She has separated from her husband. But women don’t do that; after all, it was a good marriage. She has her own business designing labels for wine bottles, which she puts on hold while she takes over the care of the vineyard and the fight to keep it in the family. But women aren’t supposed to do that either; instead they are to care for their children. By working in the vineyard, much of the care of her daughter falls to her father and her brother. Her crimes mount. She collects bags of dog poop to spread in the vineyard. She collects the shards of pottery she finds between the vines. She catches glimpses of a mysterious old man in the vineyard.

Anaïs’s father reports her disruptive behaviors to the local authorities who, with bulldozers in the wings, have a psychological profile done on her. Her brother Jan supports his father, but only when it’s easy to. He meets Elisa, the social worker who was handed his sister’s case by the psychologist assigned to Anaïs, and repeats some of his sister’s “transgressions,” but he is busier objectifying Elisa than actually making his case. He complains about his sister in an email to Samira, rambling on about Anaïs’s “strange behavior,” how she must be “emotionally stunted,” abandoned by her mother and “orphaned by the land.” How else could she toss aside a husband?

He receives a 3,500-mile slap from Samira.

‘Stop with your bullshit! You should read over your texts before you hit send!’

‘What’s wrong? What did I say?’

‘Anaïs told you how sexist it was that you asked why she would ever leave a man who had “never abused her.” And you can’t take it. You’re trying to psychologize her.’

Samira tells him to get over his hang-ups and offers a means for doing so, in what amounts to a direct critique of all that Jan has lost. “You could start,” she tells him, “by paying attention to the land.”

His response reiterates the sexist underpinnings of the novel. But it also reveals that his romanticization of the past has nothing to do with the vineyard or the land other than as a means to a less complicated Samira. “Paying attention to the land?” he replies. “You’re crazy.” Later, as he sorts through his worries, he comes to a clearer articulation of the values his sister is challenging: “Family first, that’s right. There was a natural order to things: family before all else.”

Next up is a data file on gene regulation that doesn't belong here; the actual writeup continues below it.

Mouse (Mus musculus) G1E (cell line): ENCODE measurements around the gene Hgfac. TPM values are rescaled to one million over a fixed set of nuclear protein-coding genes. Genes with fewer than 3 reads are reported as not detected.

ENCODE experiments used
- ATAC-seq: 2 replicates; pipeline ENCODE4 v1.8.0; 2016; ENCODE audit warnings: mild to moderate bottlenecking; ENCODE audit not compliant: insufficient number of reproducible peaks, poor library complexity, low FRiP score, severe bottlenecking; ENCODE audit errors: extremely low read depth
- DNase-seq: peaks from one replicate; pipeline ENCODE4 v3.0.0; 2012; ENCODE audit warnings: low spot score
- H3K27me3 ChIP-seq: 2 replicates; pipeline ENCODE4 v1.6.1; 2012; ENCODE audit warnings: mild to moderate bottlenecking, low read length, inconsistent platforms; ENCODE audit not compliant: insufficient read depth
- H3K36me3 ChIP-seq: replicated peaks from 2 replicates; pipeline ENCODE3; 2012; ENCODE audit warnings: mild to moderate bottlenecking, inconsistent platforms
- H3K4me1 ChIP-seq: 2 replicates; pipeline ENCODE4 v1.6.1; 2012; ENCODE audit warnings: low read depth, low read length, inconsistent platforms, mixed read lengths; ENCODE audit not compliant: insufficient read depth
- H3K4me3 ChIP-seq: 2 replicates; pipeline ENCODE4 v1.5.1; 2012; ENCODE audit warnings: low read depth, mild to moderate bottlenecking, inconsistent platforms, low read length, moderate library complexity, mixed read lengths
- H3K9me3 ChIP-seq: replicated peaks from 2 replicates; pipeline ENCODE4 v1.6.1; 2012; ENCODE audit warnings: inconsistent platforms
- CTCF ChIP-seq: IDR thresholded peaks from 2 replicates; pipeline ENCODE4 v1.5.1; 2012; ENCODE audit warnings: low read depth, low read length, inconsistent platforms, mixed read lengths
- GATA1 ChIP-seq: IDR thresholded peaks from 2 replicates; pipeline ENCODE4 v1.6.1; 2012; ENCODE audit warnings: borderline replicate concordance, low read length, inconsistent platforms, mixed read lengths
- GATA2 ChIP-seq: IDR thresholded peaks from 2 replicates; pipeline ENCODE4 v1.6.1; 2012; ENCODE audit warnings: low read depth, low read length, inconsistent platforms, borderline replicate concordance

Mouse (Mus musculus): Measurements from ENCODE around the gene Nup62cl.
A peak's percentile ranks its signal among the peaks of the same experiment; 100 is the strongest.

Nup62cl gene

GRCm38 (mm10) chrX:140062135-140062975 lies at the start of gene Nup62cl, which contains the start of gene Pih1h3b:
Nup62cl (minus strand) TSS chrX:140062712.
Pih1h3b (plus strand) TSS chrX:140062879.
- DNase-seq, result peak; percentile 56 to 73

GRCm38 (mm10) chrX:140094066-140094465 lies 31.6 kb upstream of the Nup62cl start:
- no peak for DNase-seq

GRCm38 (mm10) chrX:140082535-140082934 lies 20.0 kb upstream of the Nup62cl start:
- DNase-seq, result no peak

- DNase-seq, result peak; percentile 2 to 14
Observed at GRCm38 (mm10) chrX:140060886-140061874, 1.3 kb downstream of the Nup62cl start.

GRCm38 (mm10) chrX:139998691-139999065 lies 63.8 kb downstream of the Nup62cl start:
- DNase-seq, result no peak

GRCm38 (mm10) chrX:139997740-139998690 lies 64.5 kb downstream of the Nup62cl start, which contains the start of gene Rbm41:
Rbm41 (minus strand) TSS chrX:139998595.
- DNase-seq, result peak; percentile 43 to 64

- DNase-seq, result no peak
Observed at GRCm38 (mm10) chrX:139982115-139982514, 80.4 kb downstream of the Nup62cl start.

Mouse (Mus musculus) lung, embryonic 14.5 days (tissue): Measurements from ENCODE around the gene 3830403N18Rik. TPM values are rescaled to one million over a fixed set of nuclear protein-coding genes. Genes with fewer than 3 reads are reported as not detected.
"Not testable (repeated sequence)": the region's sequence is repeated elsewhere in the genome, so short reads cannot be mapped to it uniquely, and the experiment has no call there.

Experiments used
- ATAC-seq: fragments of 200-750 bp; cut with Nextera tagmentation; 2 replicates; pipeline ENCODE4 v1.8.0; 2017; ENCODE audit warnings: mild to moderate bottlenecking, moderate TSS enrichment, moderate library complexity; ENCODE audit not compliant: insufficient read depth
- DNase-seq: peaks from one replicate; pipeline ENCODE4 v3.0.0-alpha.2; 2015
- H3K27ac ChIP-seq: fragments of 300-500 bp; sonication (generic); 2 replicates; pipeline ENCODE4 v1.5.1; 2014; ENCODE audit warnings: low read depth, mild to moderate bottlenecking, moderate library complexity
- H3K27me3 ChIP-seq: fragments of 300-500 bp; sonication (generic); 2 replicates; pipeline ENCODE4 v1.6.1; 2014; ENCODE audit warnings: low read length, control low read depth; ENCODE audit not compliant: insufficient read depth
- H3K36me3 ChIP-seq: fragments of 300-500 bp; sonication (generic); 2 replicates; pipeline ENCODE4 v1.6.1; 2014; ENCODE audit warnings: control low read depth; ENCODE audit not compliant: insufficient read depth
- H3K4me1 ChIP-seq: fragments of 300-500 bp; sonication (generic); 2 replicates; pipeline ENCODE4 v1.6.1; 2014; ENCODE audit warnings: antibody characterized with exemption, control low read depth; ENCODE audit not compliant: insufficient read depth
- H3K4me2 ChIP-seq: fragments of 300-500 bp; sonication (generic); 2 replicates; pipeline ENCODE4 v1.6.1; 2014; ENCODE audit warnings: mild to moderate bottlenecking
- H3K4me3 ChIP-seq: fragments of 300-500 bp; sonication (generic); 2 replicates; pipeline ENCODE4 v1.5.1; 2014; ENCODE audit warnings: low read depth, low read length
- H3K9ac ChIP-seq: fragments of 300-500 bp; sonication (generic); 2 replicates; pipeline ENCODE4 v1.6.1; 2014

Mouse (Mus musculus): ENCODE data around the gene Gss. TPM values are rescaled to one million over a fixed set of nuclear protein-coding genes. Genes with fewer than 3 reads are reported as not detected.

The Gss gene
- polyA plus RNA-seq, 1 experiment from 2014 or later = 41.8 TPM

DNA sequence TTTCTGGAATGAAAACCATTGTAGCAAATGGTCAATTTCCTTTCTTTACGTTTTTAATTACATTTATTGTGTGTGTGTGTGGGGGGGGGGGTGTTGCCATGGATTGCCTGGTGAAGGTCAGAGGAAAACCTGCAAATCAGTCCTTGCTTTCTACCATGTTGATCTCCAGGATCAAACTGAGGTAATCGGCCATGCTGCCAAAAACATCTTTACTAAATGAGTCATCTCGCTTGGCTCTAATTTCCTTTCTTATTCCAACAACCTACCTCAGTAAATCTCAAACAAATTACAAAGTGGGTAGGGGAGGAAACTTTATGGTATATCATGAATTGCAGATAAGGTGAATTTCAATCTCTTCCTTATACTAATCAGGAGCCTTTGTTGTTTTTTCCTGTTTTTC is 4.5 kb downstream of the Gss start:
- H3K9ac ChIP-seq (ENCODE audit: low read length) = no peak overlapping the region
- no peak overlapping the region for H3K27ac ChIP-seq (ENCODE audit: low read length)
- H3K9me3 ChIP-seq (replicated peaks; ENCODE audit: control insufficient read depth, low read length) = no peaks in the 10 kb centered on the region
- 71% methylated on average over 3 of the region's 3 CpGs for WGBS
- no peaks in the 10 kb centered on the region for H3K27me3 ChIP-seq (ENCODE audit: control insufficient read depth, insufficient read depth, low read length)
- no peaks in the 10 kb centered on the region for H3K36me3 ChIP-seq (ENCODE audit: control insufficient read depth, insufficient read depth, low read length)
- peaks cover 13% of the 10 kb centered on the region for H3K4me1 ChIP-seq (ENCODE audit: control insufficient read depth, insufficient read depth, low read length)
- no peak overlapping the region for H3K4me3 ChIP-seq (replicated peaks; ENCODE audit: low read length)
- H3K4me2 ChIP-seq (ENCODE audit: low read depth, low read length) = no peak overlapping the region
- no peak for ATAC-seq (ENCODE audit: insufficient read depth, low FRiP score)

The novel’s strength lies in its complexity. As Rafecas unwinds the motivations of her characters, she shows how their moral and cultural philosophies compete. In the series of contests that constitute the novel, there is little negotiation and even less compromise. Sadly, there are only winners and losers.


Maica Rafecas (Llorenç del Penedès, 1987) is a social educator, anthropologist and publishing technician who has won numerous awards for her work. September and Night is her first novel.


Writers Megan Berkobien and María Cristina Hall frequently collaborate on translations from Catalan and Spanish.


Rick Henry has lived across the United States, but always returns to the sensibilities, landscapes, and histories of upstate New York. This is reflected in a number of novels and short stories including Lucy’s Eggs: Short Stories and a Novella (Syracuse UP), winner of the 2006 Adirondack Literary Award for Best Work of Fiction; Letters (1855) (Ra Press); and Colleen’s Count: Wednesday, August 16th, 1933 (Finishing Line Press). Find him at


Subscriu-te a la nostra newsletter